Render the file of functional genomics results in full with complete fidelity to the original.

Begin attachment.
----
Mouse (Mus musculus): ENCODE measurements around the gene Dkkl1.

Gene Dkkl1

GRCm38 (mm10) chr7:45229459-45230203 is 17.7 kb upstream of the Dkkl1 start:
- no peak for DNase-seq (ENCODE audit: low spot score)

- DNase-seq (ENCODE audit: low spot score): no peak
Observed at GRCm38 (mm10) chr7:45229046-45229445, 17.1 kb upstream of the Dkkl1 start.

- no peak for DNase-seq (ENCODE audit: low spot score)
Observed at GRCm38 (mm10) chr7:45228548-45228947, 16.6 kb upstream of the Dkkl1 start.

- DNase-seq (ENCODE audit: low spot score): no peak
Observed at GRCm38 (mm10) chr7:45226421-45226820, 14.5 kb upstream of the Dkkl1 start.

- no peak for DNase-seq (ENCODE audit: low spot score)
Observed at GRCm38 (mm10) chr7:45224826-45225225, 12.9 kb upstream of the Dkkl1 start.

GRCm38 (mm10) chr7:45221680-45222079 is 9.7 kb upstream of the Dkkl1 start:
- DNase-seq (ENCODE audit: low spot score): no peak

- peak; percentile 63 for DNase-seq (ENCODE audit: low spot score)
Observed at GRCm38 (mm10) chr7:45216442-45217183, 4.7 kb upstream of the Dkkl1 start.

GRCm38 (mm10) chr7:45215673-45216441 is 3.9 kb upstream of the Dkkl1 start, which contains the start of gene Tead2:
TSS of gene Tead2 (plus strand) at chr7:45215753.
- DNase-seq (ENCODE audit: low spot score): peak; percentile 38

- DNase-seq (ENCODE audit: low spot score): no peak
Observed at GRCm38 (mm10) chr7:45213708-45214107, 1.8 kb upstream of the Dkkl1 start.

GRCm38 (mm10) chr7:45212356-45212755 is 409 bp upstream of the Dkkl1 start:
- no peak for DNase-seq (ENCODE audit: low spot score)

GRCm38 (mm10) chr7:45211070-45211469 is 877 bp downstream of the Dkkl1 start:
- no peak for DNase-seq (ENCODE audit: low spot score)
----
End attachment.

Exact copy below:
Mouse (Mus musculus): ENCODE measurements around the gene Dkkl1.

Gene Dkkl1

GRCm38 (mm10) chr7:45229459-45230203 is 17.7 kb upstream of the Dkkl1 start:
- no peak for DNase-seq (ENCODE audit: low spot score)

- DNase-seq (ENCODE audit: low spot score): no peak
Observed at GRCm38 (mm10) chr7:45229046-45229445, 17.1 kb upstream of the Dkkl1 start.

- no peak for DNase-seq (ENCODE audit: low spot score)
Observed at GRCm38 (mm10) chr7:45228548-45228947, 16.6 kb upstream of the Dkkl1 start.

- DNase-seq (ENCODE audit: low spot score): no peak
Observed at GRCm38 (mm10) chr7:45226421-45226820, 14.5 kb upstream of the Dkkl1 start.

- no peak for DNase-seq (ENCODE audit: low spot score)
Observed at GRCm38 (mm10) chr7:45224826-45225225, 12.9 kb upstream of the Dkkl1 start.

GRCm38 (mm10) chr7:45221680-45222079 is 9.7 kb upstream of the Dkkl1 start:
- DNase-seq (ENCODE audit: low spot score): no peak

- peak; percentile 63 for DNase-seq (ENCODE audit: low spot score)
Observed at GRCm38 (mm10) chr7:45216442-45217183, 4.7 kb upstream of the Dkkl1 start.

GRCm38 (mm10) chr7:45215673-45216441 is 3.9 kb upstream of the Dkkl1 start, which contains the start of gene Tead2:
TSS of gene Tead2 (plus strand) at chr7:45215753.
- DNase-seq (ENCODE audit: low spot score): peak; percentile 38

- DNase-seq (ENCODE audit: low spot score): no peak
Observed at GRCm38 (mm10) chr7:45213708-45214107, 1.8 kb upstream of the Dkkl1 start.

GRCm38 (mm10) chr7:45212356-45212755 is 409 bp upstream of the Dkkl1 start:
- no peak for DNase-seq (ENCODE audit: low spot score)

GRCm38 (mm10) chr7:45211070-45211469 is 877 bp downstream of the Dkkl1 start:
- no peak for DNase-seq (ENCODE audit: low spot score)